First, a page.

Last week I had the opportunity to spend five delicious days with my four-year old niece. She came from San Diego to L.A, to participate in my annual summer camp called Camp N’Vision.
She is a precocious little something with a lot of spunk and pizzazz.
She is as dainty as a cupcake overflowing with lots of love and compassion.
Just thinking about her smile fills me with light all over.
As we settled in, I noticed that she brought her backpack and that it was filled with a few of her favorite books. I asked her if she wanted to learn how to read and she responded with the confidence of a ten year old, “I already know how to read.” I chuckled to myself, understanding that she knows how to read the pictures. I reworded my question, this time making sure not to insult her intelligence. I asked, “Are you ready to learn how to read lots of the words?”
She looked at me sort of confused because in her mind she is “reading.” I asked her again, if she wanted me to teach her how to read some more words? Her eyes lit up and she gave me a resounding “yes”
So I went into my office and whipped up a formula just for her. Below is my recipe. Its not a secret like Bushes Baked Beans, so I am asking you to share it and spread the word like the gospel of Jesus Christ.
Seriously, try it, it works and let me know what you think.
- Identify a word that your child would like to learn, example: AND
- Write the word AND on a 3 x 5 note card in marker and hold the word in front of your child and say each letter out loud A-N-D. Then say the word AND. Have your child repeat after you. Do this step twice.
- Have your child take a picture of the word. Have them pretend to take a picture of the word motioning with their hands
- Tell your child to imagine in their mind that the air is paper. Have your child write the word in the air A-N-D
- Next, take the 3×5 card and hold it in the back of their head. Ask them to tell you how to spell AND. Tell them to draw the word in the air for support as they are dictating to you the word. Move the card to their right ear. Now, ask them what is the last letter in AND, continue to ask what is the first letter in AND. Move the card to the left ear, ask them to spell AND out loud, again have them write in the air to help them remember.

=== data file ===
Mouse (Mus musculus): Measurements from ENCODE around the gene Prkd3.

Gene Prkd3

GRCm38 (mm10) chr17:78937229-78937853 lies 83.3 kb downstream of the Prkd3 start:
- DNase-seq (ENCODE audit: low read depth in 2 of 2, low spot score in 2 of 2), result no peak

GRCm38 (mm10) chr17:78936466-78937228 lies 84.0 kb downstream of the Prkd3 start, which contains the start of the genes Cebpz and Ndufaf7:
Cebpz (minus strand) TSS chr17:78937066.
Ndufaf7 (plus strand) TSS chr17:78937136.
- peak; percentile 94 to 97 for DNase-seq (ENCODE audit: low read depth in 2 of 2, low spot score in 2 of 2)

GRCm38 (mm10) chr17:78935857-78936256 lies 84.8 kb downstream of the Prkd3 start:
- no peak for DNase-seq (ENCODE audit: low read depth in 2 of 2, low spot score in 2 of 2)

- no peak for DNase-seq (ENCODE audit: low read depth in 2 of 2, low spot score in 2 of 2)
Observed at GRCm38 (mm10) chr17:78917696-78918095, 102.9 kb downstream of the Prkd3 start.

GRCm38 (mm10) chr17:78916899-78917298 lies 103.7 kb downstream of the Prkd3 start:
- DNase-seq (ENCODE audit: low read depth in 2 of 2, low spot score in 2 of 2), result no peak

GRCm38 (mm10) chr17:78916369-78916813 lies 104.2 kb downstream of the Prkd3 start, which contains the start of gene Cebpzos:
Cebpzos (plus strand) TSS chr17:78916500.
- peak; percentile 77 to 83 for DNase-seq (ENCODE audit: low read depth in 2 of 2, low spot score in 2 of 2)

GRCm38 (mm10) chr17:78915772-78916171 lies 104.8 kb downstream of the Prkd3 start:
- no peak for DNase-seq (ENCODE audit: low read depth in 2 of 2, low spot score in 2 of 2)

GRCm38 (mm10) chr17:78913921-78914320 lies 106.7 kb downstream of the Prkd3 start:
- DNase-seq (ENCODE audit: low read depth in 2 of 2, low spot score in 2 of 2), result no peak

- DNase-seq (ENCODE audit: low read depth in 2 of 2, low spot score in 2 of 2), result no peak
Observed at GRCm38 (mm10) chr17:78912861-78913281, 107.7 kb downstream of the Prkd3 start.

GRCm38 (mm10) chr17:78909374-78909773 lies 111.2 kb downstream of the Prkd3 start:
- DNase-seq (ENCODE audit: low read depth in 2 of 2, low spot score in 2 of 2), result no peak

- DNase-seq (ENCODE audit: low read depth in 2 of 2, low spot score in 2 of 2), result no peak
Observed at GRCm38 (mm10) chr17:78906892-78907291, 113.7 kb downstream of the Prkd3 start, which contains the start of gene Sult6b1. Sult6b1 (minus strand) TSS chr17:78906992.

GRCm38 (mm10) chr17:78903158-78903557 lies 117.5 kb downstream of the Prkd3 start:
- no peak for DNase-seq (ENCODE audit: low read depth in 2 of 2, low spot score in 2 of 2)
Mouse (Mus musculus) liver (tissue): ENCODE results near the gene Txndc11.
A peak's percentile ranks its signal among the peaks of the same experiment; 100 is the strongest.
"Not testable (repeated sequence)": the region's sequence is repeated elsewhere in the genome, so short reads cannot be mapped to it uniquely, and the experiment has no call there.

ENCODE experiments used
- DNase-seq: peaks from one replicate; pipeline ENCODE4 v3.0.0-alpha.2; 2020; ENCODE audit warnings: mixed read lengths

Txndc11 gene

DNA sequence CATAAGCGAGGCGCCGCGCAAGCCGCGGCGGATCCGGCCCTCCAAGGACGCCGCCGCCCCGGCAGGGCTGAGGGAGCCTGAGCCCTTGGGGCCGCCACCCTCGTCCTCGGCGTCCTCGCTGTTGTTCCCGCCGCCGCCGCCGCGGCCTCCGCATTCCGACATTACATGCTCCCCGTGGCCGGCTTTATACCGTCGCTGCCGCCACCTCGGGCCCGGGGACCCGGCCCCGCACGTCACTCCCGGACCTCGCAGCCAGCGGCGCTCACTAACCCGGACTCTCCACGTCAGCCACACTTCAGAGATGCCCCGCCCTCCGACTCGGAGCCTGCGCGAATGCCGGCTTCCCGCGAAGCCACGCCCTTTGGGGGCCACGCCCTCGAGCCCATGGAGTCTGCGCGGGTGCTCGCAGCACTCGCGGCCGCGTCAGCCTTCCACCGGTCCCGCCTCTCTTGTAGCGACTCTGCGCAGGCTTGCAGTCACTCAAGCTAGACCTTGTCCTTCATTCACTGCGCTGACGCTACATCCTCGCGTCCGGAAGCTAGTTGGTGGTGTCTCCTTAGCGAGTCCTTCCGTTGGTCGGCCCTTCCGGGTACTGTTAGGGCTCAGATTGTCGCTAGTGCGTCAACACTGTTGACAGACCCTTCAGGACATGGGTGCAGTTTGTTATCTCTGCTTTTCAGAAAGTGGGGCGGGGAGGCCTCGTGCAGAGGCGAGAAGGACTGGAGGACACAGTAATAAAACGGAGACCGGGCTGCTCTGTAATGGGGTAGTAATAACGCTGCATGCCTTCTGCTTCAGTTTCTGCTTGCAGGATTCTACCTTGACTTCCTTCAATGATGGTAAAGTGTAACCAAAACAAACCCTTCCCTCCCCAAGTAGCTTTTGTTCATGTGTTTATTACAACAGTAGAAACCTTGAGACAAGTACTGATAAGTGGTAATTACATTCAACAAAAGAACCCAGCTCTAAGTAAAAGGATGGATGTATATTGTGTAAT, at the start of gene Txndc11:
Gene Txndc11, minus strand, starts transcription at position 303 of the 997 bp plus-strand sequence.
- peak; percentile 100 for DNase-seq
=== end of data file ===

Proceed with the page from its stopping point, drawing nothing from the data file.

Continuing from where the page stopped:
- Put the 3×5 card down. Ask your child to write the word in the air.
- This time ask them to imagine that they are erasing the second letter. Ask what letters are left A-D, put the N back. This time erase the first letter, what letters are left N-D. you can continue this erasing letters and asking what’s left
- Tell your child they are going to go on a WORD HUNT!
- Open the book, have your child see if they can find the word AND on the page. Keep going. The goal is not to read all the words on the page but for them to read the word AND anytime that they can find it. This is a great time to teach tracking from left to right. Show them how to start at the beginning of the sentence to the end searching for the word.)
- As you add more words such as THE, ME, I, SAID, IT, WAS- start making silly sentences out of the 3×5 cards after the word hunt game. Have them organize the cards in any fashion and read the silly sentence out loud, example: SAID WAS IT ME AND. It doesn’t make sense grammatically, but the goal is to read the words not make sense.
And just like that your child will start to read the word AND each and every time they see it.
This is a powerful strategy because you are using all of their nuero-pathways in introducing the new word. This strategy utilizes a multi-sensory approach, emphasizing the use of the right side of the brain.
If your child is really young like my niece I wouldn’t recommend giving them sounds to assign to the letters. Why you might ask? Sounds will confuse them, especially when the letter /a/ has about 5 different sounds attributed to it, but after they build a bank of 75 of these words, by the time that they are six or seven, adding the sounds will make more sense because not only do they have a reportoire of words that they know how to read, but that they also know how to spell.